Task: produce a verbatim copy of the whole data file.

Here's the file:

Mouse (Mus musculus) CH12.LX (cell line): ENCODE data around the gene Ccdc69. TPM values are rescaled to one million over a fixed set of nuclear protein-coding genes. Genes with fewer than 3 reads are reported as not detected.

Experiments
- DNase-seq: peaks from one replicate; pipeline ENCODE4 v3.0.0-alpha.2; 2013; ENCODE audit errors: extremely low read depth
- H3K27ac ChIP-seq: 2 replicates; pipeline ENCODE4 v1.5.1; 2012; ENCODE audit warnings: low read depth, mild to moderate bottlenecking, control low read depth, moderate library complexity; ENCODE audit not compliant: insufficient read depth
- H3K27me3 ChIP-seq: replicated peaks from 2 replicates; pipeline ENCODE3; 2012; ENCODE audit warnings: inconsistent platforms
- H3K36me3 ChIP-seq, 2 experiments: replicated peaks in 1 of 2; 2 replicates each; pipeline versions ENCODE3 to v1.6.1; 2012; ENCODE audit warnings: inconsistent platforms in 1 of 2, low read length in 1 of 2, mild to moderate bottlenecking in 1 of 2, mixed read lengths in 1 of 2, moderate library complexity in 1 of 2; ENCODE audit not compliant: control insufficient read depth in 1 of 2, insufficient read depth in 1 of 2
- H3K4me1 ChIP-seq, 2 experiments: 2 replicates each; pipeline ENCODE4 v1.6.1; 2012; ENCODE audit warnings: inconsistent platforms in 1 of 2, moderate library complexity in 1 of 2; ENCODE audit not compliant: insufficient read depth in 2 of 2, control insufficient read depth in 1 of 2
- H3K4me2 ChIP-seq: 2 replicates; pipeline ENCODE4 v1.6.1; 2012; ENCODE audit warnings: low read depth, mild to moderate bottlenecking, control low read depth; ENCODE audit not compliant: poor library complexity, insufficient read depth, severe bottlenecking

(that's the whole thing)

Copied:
Mouse (Mus musculus) CH12.LX (cell line): ENCODE data around the gene Ccdc69. TPM values are rescaled to one million over a fixed set of nuclear protein-coding genes. Genes with fewer than 3 reads are reported as not detected.

Experiments
- DNase-seq: peaks from one replicate; pipeline ENCODE4 v3.0.0-alpha.2; 2013; ENCODE audit errors: extremely low read depth
- H3K27ac ChIP-seq: 2 replicates; pipeline ENCODE4 v1.5.1; 2012; ENCODE audit warnings: low read depth, mild to moderate bottlenecking, control low read depth, moderate library complexity; ENCODE audit not compliant: insufficient read depth
- H3K27me3 ChIP-seq: replicated peaks from 2 replicates; pipeline ENCODE3; 2012; ENCODE audit warnings: inconsistent platforms
- H3K36me3 ChIP-seq, 2 experiments: replicated peaks in 1 of 2; 2 replicates each; pipeline versions ENCODE3 to v1.6.1; 2012; ENCODE audit warnings: inconsistent platforms in 1 of 2, low read length in 1 of 2, mild to moderate bottlenecking in 1 of 2, mixed read lengths in 1 of 2, moderate library complexity in 1 of 2; ENCODE audit not compliant: control insufficient read depth in 1 of 2, insufficient read depth in 1 of 2
- H3K4me1 ChIP-seq, 2 experiments: 2 replicates each; pipeline ENCODE4 v1.6.1; 2012; ENCODE audit warnings: inconsistent platforms in 1 of 2, moderate library complexity in 1 of 2; ENCODE audit not compliant: insufficient read depth in 2 of 2, control insufficient read depth in 1 of 2
- H3K4me2 ChIP-seq: 2 replicates; pipeline ENCODE4 v1.6.1; 2012; ENCODE audit warnings: low read depth, mild to moderate bottlenecking, control low read depth; ENCODE audit not compliant: poor library complexity, insufficient read depth, severe bottlenecking